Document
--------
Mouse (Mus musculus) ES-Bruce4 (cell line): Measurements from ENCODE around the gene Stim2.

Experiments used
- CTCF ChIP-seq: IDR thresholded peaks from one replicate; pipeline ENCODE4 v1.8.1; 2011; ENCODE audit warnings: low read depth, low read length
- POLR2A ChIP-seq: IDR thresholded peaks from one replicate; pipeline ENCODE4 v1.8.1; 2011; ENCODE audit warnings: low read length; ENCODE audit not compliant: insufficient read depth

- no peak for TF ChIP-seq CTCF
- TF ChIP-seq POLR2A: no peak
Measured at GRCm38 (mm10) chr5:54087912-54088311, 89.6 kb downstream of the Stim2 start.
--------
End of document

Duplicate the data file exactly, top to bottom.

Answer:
Mouse (Mus musculus) ES-Bruce4 (cell line): Measurements from ENCODE around the gene Stim2.

Experiments used
- CTCF ChIP-seq: IDR thresholded peaks from one replicate; pipeline ENCODE4 v1.8.1; 2011; ENCODE audit warnings: low read depth, low read length
- POLR2A ChIP-seq: IDR thresholded peaks from one replicate; pipeline ENCODE4 v1.8.1; 2011; ENCODE audit warnings: low read length; ENCODE audit not compliant: insufficient read depth

- no peak for TF ChIP-seq CTCF
- TF ChIP-seq POLR2A: no peak
Measured at GRCm38 (mm10) chr5:54087912-54088311, 89.6 kb downstream of the Stim2 start.